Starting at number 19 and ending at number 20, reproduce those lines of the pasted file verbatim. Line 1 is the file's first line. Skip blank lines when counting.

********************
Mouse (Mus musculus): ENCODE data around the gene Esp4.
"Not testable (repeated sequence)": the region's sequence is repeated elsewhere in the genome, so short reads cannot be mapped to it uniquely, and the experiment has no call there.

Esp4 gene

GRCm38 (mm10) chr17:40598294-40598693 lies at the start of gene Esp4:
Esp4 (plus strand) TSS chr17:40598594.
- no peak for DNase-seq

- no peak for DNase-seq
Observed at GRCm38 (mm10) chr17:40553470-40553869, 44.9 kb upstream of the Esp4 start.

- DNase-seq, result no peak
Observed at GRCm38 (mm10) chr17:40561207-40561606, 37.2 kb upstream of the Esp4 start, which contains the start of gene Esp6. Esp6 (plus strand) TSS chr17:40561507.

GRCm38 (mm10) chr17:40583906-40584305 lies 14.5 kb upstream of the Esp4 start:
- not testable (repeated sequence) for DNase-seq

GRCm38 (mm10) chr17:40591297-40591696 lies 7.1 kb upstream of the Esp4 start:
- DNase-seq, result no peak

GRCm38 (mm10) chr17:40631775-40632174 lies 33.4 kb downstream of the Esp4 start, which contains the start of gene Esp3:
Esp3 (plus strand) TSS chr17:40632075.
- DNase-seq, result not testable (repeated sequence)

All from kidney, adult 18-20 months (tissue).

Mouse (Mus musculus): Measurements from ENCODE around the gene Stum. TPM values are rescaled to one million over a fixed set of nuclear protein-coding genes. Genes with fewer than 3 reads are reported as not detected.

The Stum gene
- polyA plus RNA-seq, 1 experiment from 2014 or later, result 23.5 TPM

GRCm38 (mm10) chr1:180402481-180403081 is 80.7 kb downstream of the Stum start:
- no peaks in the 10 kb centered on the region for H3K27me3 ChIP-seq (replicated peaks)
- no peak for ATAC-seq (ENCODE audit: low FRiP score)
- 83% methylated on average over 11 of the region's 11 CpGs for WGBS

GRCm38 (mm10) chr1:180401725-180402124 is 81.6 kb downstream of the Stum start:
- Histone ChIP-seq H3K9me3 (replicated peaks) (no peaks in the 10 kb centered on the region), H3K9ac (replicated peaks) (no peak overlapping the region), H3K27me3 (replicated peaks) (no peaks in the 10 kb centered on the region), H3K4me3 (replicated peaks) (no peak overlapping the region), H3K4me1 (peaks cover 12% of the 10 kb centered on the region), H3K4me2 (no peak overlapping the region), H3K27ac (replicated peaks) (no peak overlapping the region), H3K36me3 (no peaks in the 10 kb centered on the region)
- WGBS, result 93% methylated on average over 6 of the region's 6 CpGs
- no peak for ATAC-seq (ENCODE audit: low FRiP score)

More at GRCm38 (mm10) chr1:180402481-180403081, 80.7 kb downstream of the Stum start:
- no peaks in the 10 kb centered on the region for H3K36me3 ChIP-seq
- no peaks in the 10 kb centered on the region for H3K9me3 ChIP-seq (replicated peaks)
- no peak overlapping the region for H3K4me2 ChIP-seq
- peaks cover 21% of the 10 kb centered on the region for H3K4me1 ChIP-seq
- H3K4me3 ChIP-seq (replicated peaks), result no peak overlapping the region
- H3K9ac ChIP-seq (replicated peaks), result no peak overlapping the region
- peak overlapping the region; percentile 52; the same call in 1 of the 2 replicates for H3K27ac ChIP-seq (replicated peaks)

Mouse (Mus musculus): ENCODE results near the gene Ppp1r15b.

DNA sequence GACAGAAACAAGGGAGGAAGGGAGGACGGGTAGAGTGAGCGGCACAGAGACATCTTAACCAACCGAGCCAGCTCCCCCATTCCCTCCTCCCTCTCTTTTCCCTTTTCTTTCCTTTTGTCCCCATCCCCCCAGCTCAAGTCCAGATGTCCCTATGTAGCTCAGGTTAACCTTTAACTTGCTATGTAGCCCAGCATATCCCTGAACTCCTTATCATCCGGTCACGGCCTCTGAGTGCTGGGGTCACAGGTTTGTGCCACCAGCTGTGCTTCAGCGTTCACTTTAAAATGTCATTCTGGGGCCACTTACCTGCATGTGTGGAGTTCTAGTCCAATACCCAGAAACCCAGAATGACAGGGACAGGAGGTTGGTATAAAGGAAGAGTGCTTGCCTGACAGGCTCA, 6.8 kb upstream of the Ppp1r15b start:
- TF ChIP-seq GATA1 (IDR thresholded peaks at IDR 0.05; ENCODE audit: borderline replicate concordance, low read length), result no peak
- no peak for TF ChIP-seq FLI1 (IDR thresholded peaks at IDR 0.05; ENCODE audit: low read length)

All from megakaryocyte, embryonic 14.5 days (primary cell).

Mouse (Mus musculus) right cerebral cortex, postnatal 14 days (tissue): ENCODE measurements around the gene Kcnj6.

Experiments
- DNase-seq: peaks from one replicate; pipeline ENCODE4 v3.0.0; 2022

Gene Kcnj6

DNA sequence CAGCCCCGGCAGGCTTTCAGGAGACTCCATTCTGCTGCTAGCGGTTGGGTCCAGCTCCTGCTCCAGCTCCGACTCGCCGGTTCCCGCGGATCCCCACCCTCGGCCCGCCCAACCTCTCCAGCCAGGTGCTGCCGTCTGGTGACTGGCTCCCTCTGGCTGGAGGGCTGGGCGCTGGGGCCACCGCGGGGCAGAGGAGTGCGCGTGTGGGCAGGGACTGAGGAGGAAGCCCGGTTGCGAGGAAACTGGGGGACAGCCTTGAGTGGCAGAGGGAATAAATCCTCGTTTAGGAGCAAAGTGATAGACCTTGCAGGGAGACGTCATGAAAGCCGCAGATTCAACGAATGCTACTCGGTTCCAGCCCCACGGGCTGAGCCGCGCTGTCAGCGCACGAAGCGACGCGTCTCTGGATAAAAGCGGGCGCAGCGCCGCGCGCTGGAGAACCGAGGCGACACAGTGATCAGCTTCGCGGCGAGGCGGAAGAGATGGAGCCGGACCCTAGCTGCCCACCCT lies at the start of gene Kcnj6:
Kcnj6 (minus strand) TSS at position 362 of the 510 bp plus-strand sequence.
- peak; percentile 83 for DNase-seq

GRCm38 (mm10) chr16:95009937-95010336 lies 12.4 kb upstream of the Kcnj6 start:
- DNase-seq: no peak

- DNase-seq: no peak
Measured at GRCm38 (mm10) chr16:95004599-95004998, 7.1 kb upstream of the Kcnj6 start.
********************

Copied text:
Mouse (Mus musculus): Measurements from ENCODE around the gene Stum. TPM values are rescaled to one million over a fixed set of nuclear protein-coding genes. Genes with fewer than 3 reads are reported as not detected.

The Stum gene